A bus driver and the blind woman he knocked over have shared an unlikely embrace outside court.
Despite the fact 71-year-old Peter Hinds left the victim needing nine stitches in the back of her head and glass chips to be removed from a calf, she had forgiven him.
The woman, whose name was suppressed, told the Otago Daily Times she felt the driver had taken the ordeal worse than she had.
The pair knew each other through a family connection and Hinds said he immediately knew whom he had hit.
The victim said she felt like he had "done his sentence'' but it did not stop him appearing in the dock at the Dunedin District Court yesterday, having pleaded guilty to a charge of careless driving causing injury.
There was no avoiding a conviction against his name but his lawyer, Sarah Saunderson-Warner, argued a period of driving disqualification should not be imposed.
Under the Land Transport Act, a ban can only be avoided if special circumstances exist.
Early on May 24, Hinds was driving his usual Go Bus route down Balmacewen Rd and was making a right turn down Grater St while the woman and her two friends were crossing.
Despite only travelling about 20kmh, the bus ploughed into the pedestrian.
The woman told the ODT her blindness might have actually helped her in the situation.
"I think that saved me in a way - I was up in the air and down and I was completely relaxed,'' she said.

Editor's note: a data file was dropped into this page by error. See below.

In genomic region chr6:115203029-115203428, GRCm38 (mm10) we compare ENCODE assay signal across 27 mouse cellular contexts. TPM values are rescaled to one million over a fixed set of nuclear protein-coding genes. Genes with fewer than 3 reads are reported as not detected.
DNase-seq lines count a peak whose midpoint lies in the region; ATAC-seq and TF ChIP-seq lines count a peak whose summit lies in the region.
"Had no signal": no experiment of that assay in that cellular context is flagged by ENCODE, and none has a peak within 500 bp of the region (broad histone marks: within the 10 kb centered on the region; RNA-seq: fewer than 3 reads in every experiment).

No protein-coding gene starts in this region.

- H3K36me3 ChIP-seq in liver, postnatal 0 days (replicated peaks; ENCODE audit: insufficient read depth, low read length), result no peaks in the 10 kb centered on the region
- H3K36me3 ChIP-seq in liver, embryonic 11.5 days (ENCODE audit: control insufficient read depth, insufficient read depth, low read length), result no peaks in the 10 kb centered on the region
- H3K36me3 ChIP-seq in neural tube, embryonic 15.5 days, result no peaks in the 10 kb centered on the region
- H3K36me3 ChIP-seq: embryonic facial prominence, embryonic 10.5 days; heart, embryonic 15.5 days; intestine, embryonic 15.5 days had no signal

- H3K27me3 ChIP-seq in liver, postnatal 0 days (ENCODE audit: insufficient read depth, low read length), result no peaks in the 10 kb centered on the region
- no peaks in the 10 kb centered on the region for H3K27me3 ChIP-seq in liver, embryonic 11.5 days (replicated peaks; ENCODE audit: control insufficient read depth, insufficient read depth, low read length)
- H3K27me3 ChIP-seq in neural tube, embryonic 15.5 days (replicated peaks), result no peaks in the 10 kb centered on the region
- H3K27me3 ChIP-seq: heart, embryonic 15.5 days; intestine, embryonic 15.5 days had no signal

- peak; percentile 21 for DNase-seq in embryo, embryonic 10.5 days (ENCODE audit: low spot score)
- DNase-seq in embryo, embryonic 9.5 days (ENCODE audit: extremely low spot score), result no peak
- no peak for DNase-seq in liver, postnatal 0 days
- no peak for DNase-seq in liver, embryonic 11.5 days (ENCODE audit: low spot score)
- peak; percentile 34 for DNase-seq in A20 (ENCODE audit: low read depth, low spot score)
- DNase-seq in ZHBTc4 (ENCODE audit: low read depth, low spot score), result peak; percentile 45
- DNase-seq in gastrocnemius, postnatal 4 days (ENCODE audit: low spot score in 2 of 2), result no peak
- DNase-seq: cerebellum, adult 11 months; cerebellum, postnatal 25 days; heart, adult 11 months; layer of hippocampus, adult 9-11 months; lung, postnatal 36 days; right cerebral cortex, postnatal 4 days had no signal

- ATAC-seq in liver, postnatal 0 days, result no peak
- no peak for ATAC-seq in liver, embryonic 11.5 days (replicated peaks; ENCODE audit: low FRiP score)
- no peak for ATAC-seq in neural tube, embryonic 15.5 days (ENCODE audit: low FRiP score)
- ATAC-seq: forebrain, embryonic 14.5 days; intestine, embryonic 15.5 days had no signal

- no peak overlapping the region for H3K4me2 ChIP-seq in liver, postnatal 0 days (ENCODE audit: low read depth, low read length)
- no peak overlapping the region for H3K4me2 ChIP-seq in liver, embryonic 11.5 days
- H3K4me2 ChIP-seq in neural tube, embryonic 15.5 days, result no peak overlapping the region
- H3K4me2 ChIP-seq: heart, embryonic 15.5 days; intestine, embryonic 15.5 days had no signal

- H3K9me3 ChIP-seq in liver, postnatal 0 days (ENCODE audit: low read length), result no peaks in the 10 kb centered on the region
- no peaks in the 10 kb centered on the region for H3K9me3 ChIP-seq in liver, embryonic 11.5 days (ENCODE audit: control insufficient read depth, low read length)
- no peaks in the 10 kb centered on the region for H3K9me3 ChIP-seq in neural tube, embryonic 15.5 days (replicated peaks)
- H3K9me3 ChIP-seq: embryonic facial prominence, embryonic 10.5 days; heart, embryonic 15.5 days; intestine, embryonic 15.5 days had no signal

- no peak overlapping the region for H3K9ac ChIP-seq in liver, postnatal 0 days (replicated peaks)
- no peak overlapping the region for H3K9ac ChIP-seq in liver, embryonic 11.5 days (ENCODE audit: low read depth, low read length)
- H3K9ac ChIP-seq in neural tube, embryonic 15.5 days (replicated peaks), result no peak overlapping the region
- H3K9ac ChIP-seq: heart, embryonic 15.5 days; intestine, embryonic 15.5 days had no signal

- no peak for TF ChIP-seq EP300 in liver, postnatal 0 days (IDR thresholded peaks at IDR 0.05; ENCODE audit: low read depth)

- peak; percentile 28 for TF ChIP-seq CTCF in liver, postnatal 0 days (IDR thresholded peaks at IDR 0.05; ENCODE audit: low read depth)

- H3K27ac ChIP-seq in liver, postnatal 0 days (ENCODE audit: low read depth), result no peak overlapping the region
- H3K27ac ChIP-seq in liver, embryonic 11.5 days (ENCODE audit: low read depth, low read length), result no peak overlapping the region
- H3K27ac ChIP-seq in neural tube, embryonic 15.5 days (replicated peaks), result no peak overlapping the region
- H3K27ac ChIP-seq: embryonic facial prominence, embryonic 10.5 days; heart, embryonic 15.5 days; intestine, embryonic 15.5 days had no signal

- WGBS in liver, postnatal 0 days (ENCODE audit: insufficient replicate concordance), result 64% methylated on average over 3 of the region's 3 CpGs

Ms Saunderson-Warner said a combination of factors reduced her client's culpability.
The windscreen wipers did not go to the extremities of the windscreen on the bus and two vertical pillars at the front of the bus created blind spots, she said.
The victim was wearing dark clothing and the street lights were insufficient to illuminate her, the court heard.
But Ms Saunderson-Warner said Hinds accepted he should have seen the trio and admitted responsibility for the incident.
Judge Michael Crosbie agreed - with the support of the victim - the driver should not be disqualified.
However, he fined Hinds $400 and ordered him to pay the woman $200 to "ensure she's not out of pocket''.
Outside court, Hinds was asked how important it was that he kept his licence.
"It's big,'' he said.
He had left his car at home, expecting the worst. But driving the bus was not just about supplementing his superannuation.
"The social side is more important than a few hundred dollars a week,'' he said.
Despite the judge's decision, he said the greatest relief was going to the hospital and discovering the victim was not going to suffer any permanent damage.